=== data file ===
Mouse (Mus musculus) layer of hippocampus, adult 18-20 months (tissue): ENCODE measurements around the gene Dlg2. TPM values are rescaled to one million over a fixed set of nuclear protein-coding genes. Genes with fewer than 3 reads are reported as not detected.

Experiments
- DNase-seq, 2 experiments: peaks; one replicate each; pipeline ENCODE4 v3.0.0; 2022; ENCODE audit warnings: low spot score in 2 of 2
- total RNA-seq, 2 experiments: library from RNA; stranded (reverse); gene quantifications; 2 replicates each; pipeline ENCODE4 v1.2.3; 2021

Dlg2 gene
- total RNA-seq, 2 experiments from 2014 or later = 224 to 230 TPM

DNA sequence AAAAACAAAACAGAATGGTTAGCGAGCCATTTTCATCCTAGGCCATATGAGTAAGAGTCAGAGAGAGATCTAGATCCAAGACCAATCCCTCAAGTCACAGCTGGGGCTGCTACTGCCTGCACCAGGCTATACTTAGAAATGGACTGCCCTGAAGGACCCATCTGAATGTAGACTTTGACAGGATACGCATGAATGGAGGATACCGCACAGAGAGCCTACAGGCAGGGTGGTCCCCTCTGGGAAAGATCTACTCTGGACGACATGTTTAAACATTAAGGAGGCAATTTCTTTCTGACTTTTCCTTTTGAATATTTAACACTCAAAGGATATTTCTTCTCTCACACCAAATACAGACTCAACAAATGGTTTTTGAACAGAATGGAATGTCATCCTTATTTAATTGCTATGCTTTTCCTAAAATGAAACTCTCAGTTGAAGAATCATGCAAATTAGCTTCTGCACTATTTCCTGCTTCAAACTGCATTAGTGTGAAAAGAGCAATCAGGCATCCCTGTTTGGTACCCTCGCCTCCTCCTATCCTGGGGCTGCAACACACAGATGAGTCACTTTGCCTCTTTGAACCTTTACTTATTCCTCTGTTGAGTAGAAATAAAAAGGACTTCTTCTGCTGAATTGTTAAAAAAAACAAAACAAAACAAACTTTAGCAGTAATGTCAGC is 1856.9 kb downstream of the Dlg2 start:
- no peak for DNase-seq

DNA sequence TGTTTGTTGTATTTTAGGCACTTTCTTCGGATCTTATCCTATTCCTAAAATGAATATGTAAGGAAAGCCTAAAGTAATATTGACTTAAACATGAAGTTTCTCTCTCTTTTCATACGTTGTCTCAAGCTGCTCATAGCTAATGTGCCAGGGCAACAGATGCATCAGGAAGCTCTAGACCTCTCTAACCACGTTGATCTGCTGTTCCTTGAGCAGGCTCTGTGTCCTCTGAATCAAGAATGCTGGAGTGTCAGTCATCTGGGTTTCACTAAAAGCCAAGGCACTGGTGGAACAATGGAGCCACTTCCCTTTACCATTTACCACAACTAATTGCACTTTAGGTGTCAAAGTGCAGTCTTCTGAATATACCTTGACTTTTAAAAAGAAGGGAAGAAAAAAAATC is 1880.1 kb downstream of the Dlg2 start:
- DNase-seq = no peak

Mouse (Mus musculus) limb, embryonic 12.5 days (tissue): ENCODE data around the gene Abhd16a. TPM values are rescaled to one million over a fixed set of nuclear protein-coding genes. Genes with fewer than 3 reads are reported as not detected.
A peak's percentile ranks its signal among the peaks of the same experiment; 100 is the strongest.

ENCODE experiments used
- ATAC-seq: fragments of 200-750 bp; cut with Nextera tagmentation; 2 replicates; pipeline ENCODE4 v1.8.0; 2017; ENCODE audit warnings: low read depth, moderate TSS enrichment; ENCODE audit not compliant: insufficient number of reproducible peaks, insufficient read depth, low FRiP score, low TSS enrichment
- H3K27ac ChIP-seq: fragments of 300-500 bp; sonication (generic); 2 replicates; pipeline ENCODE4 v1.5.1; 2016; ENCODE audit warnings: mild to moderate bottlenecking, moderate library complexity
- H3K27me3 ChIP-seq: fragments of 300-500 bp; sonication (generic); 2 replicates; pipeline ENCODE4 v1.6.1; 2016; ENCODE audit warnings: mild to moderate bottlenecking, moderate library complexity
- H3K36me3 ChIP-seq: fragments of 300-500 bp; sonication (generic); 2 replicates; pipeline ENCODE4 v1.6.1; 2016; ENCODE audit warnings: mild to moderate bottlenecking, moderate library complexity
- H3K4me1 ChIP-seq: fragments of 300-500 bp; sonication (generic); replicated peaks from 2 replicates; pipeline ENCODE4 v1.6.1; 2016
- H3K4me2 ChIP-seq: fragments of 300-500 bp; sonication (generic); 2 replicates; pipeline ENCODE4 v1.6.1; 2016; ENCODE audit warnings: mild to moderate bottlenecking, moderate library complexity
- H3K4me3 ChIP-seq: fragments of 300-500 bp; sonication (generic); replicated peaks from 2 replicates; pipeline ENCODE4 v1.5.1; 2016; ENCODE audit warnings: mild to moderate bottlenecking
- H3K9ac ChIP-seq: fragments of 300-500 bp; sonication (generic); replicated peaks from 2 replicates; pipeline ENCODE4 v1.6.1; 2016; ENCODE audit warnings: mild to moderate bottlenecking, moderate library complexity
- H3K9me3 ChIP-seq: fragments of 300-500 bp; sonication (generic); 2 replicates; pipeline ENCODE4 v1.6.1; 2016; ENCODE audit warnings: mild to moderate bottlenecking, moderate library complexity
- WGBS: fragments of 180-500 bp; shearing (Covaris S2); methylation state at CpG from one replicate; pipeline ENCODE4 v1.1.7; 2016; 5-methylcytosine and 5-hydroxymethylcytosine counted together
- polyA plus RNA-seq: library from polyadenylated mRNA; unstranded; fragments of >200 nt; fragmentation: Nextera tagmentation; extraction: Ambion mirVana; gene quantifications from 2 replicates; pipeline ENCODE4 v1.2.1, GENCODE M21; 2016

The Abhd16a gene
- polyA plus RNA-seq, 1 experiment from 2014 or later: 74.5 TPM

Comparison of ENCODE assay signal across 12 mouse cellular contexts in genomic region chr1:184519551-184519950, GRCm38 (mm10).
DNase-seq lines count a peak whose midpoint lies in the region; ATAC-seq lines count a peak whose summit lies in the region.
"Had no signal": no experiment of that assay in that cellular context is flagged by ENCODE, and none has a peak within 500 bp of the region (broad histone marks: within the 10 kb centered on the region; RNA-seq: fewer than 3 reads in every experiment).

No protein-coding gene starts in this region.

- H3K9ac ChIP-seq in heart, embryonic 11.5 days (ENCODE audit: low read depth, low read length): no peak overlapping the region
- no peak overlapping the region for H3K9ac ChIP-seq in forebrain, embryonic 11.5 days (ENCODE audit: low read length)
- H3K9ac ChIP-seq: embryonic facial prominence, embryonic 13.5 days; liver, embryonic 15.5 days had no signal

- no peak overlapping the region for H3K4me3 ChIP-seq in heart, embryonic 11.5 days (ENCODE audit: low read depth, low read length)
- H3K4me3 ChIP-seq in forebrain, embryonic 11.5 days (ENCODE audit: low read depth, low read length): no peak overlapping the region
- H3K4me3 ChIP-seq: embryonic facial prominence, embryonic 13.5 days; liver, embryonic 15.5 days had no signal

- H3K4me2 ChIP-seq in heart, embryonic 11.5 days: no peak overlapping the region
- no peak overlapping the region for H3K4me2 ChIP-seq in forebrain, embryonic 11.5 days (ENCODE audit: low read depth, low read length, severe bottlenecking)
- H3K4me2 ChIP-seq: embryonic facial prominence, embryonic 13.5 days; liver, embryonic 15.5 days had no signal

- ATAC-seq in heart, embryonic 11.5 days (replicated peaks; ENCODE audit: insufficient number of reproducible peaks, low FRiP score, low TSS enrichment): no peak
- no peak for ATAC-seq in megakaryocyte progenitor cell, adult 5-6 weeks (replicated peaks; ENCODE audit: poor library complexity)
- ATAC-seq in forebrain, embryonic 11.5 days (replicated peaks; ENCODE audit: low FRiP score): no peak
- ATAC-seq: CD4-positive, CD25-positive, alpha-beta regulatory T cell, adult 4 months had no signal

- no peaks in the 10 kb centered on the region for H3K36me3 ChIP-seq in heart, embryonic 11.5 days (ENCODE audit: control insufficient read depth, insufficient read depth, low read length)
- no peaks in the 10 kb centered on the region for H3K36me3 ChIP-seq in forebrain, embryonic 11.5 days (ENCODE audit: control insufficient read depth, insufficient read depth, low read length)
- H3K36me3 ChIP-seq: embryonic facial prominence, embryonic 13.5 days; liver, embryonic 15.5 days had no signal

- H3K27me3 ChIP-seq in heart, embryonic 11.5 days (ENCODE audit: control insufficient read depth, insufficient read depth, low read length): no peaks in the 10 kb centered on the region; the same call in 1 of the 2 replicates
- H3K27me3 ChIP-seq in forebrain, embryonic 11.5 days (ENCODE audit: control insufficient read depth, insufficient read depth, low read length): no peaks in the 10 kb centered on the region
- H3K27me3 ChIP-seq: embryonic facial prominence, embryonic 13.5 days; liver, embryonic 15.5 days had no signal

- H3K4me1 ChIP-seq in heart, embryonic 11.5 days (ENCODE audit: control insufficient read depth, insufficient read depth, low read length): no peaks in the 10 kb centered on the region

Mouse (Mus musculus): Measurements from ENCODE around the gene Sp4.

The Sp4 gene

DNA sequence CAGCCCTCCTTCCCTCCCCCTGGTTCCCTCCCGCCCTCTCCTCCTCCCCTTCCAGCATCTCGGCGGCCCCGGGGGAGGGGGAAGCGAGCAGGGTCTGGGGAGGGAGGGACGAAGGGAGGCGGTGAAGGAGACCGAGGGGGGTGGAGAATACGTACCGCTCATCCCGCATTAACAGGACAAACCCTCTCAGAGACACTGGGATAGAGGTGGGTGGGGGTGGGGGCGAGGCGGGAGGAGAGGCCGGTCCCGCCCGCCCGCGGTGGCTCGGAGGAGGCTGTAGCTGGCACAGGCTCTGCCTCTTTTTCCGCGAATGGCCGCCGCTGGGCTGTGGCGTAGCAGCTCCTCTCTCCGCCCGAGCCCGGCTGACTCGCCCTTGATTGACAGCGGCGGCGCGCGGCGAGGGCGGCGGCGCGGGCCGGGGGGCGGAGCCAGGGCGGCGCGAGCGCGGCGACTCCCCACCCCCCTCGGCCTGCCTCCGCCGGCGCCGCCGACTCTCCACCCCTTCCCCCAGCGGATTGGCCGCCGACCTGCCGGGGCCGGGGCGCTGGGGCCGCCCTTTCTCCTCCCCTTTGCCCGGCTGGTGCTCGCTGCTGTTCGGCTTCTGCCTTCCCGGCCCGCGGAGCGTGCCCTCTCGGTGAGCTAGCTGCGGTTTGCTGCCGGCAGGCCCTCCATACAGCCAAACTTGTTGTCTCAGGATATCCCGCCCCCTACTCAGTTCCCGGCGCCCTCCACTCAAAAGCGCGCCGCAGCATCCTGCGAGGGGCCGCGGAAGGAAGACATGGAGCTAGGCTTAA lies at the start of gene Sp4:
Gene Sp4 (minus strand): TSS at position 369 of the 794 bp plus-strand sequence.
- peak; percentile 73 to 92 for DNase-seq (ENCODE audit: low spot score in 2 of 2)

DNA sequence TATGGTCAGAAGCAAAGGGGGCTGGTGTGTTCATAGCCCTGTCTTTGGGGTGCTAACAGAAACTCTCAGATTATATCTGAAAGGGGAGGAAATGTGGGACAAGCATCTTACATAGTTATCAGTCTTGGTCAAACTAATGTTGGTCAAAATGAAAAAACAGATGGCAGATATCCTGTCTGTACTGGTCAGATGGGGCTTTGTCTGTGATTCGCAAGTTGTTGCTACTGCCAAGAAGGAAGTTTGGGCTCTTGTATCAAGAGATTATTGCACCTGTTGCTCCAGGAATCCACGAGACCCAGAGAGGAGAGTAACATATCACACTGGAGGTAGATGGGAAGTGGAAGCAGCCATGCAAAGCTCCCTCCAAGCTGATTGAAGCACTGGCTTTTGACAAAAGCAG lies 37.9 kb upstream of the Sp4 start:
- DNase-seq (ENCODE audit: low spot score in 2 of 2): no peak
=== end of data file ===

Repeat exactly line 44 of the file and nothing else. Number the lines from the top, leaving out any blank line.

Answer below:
- no peaks in the 10 kb centered on the region for H3K36me3 ChIP-seq in heart, embryonic 11.5 days (ENCODE audit: control insufficient read depth, insufficient read depth, low read length)